Pension Fraud: first confiscation order secured by The Pension Regulator

1 December 2020

Over £30 million is reported to have been lost to pension scammers since 2017 according to complaints made to Action Fraud. The FCA and other regulators are advising savers to exercise caution in relation to pension fraud, in an effort to minimise the risk that consumers will suffer loss in the first place.

Where loss has already been sustained however, regulators are showing a determination to pursue and prosecute those responsible, with sentences reflecting the criminal courts’ view of the seriousness of these offences. A recent case development shows that where scammers have been successfully prosecuted, The Pension Regulator (TPR) will also make use of its power to seek post-conviction orders such as confiscation orders to further deter criminal behaviour in this sphere.

Accountant Roger William Bessent, after receiving the first immediate custodial sentence arising from a prosecution brought by TPR last March, has now been ordered to pay back over a quarter of a million pounds following his conviction for defrauding a pension scheme.

The original case

Mr Bessent was a trustee and administrator of Focusplay Retirement Benefit Scheme (FRBS), from which he transferred money into businesses he part-owned and which were run by him, his family and his client.

The Insolvency Service and TPR both investigated and then prosecuted Mr Bessent, which resulted in his guilty pleas to multiple counts of fraud, making prohibited employer–related investments (ERI) and acting as a director while disqualified. He was sentenced on 29 March 2019 to 39 months in custody.

The confiscation order

On 28 October 2020 Mr Bessent was ordered to repay £274,733 in three months and to hand over the full balance of his cash accounts (amounting to just under £10,000) within a week. If he fails to meet the three month deadline this will result in a 30 month extension of his sentence and the amount owed will increase with interest. The majority of the award will be payable to the FRBS with the remainder going to the Home Office as part of their Asset Recovery Incentivisation Scheme (ARIS).

What are the powers of The Pensions Regulator?

TPR regulates work-based pension schemes in the UK and brings proceedings in order to protect members’ benefits and promote the good administration of work-based pension schemes.

Over the last few years the government has been considering introducing major changes to the way pension schemes are run. TPR currently has a range of regulatory and enforcement actions at their disposal including:

  • Notices which require individuals, companies or third parties to take specified action in a specific time period;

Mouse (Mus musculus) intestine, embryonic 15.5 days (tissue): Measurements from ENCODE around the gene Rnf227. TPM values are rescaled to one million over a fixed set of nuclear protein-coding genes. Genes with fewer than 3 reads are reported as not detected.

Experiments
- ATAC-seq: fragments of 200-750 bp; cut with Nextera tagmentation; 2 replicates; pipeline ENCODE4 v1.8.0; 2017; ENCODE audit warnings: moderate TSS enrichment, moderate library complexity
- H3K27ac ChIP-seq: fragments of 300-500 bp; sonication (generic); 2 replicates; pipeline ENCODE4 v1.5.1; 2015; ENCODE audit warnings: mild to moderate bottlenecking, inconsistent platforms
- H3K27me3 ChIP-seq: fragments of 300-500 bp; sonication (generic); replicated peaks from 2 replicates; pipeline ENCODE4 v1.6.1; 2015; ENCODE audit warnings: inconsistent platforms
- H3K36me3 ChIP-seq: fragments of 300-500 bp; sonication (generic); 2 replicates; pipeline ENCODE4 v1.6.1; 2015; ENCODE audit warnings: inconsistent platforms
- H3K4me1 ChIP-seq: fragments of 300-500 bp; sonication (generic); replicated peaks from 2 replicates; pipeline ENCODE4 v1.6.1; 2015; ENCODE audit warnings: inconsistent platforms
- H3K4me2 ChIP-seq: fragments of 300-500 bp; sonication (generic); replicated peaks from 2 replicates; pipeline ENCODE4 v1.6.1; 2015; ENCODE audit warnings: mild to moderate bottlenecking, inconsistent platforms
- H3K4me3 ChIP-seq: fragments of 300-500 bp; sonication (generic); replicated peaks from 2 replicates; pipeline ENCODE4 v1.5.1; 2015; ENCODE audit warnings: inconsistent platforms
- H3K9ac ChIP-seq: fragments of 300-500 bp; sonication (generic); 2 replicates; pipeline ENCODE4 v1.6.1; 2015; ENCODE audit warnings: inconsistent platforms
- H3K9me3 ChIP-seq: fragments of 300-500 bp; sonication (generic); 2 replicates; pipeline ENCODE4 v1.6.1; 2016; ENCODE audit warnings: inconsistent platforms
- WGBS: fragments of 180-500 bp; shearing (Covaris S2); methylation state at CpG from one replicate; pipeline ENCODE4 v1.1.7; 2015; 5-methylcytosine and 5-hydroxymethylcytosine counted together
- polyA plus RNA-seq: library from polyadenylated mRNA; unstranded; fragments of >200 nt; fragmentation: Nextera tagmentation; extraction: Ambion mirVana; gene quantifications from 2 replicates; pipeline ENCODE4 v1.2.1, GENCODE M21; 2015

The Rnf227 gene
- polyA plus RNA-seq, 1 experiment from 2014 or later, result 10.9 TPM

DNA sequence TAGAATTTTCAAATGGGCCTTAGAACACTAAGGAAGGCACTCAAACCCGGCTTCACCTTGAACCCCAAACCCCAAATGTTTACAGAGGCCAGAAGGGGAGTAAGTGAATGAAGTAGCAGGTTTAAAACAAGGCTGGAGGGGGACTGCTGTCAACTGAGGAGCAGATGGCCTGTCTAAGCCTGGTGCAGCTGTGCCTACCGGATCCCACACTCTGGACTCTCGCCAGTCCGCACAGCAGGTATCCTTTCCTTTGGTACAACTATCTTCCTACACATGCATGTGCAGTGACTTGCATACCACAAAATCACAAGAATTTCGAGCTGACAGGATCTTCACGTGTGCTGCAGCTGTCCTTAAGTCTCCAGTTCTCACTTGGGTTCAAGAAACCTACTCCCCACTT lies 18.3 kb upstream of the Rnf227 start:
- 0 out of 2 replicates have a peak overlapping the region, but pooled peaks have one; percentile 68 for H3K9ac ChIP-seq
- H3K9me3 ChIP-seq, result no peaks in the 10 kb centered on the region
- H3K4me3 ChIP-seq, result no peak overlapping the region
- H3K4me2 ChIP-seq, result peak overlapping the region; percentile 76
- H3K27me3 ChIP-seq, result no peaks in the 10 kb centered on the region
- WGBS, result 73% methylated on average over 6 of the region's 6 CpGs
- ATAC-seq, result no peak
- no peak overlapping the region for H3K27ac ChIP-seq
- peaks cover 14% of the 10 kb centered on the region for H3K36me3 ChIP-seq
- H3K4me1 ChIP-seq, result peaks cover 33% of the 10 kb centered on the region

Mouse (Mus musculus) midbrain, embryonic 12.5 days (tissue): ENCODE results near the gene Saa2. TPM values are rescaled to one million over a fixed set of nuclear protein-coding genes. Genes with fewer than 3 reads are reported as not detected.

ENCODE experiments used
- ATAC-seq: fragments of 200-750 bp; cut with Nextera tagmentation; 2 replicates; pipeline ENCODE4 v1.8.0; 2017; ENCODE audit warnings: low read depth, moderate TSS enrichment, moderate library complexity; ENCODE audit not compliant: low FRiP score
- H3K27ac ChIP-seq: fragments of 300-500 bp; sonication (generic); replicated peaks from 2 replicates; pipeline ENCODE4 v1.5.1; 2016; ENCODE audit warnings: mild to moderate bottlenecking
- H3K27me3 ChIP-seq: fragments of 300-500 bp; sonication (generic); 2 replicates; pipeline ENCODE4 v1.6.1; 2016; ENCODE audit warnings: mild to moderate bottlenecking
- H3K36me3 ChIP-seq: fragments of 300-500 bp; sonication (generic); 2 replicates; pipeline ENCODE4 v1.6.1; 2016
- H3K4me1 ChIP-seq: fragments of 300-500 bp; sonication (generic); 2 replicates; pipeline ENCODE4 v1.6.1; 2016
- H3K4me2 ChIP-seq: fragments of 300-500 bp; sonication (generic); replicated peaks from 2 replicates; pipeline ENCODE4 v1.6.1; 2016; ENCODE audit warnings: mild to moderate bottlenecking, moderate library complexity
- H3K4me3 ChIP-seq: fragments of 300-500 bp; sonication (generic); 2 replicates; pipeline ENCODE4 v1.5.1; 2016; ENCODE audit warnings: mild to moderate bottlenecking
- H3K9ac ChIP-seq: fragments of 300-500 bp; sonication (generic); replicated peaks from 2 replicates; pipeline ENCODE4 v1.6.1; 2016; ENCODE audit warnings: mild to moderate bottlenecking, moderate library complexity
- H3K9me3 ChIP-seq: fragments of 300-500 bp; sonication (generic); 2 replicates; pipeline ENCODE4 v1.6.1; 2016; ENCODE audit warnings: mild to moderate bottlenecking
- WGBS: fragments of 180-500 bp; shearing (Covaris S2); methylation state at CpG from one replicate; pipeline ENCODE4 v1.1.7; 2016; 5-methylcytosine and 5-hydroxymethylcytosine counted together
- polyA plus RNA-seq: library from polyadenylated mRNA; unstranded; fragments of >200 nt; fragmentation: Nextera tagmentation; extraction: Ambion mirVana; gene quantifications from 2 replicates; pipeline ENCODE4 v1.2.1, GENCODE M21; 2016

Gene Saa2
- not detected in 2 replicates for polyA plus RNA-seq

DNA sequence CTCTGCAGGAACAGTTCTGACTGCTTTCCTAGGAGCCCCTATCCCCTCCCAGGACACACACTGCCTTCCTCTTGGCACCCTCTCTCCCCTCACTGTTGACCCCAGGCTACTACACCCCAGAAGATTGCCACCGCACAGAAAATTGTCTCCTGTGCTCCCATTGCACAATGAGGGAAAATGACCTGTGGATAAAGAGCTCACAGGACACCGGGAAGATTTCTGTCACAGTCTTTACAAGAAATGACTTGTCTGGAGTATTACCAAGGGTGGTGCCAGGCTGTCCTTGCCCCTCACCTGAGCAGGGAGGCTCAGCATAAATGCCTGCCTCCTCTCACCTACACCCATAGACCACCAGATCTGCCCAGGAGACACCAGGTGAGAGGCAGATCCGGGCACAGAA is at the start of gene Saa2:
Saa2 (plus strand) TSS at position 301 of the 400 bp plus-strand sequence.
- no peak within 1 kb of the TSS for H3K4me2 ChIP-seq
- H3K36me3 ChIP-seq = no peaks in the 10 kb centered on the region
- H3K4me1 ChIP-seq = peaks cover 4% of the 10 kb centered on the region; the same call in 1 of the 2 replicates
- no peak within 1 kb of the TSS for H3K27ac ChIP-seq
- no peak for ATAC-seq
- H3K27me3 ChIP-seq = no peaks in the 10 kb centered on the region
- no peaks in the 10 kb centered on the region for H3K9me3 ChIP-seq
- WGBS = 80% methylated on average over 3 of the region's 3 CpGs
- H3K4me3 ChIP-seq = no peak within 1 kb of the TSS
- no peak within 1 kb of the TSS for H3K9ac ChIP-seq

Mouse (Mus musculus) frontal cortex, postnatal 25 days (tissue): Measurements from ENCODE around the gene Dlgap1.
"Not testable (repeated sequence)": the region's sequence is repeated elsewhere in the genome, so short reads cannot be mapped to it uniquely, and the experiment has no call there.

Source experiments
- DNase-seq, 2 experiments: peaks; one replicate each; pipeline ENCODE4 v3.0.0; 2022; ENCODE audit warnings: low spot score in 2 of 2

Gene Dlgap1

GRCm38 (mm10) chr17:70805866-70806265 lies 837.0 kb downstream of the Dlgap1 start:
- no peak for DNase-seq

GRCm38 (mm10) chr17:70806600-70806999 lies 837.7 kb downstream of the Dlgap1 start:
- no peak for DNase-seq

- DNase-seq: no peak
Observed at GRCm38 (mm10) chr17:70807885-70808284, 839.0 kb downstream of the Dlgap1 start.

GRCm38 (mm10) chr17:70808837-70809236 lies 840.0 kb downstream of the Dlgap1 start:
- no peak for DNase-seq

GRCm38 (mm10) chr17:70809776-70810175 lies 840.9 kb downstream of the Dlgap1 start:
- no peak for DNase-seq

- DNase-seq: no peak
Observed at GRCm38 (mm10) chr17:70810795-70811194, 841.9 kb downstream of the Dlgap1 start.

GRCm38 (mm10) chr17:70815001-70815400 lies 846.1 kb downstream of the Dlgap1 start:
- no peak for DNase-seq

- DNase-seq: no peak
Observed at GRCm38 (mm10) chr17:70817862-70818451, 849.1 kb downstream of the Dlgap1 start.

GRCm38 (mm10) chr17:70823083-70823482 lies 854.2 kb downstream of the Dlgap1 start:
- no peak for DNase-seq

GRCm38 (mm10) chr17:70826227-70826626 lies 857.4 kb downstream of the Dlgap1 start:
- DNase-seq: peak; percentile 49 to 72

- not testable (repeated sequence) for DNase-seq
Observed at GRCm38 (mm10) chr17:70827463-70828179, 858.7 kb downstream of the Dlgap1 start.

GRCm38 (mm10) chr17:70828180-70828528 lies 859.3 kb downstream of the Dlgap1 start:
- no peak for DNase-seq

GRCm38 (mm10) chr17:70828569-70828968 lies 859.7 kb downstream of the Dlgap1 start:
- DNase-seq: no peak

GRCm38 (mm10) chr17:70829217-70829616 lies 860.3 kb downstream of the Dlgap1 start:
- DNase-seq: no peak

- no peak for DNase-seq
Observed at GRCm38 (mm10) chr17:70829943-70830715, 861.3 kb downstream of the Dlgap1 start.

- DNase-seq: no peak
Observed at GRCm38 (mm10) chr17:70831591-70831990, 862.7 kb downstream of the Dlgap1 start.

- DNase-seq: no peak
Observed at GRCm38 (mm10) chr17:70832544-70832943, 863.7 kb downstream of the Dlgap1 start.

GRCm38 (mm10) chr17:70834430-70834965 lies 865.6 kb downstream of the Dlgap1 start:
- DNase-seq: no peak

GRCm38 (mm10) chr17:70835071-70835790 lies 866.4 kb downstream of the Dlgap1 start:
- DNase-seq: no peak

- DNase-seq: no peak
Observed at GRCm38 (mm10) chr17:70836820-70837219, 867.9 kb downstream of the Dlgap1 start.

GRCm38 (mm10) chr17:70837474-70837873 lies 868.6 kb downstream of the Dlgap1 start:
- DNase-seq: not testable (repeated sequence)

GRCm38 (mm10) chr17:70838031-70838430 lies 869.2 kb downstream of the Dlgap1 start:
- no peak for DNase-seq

• Recovery of late or missing payments from an employer;
  • The banning of trustees who TPR do not consider fit and proper for the role;
  • Fines for law breaches;
  • Criminal investigation and prosecution and the power to seek associated  orders such as confiscation orders, production orders, restitution orders and restraint orders;
  • Appointment of a trustee to help run the scheme effectively.

The Pension Schemes Bill 2019-21 was introduced to Parliament in January 2020 setting out extended powers for TPR to tackle pension fraud. The proposals include new criminal offences and non-criminal sanctions with the limit on financial penalties being increased to £1 million.

The threat of a pension fraud enforcement action can cause concern where an investigation may be imminent or underway, or where assets have been seized, restrained or frozen by the civil or criminal courts. Our team is highly experienced in providing strategic and tactical advice to individuals and corporations in respect of proceeds of crime matters in relation to such matters.

Further information

For further information on the issues raised in this blog post, please contact a member of our criminal litigation team.


About the authors

Anna Holmes is an Associate in our Criminal Litigation team. She is an experienced criminal law practitioner who has represented clients in respect of a wide range of offences and has extensive experience in dealing with vulnerable clients.

Rosie Gibson is a trainee solicitor currently in the Criminal Litigation team. She joined Kingsley Napley in 2016 as a paralegal in the Regulatory department. She subsequently worked in the Criminal Litigation department before starting as a trainee in September 2019.


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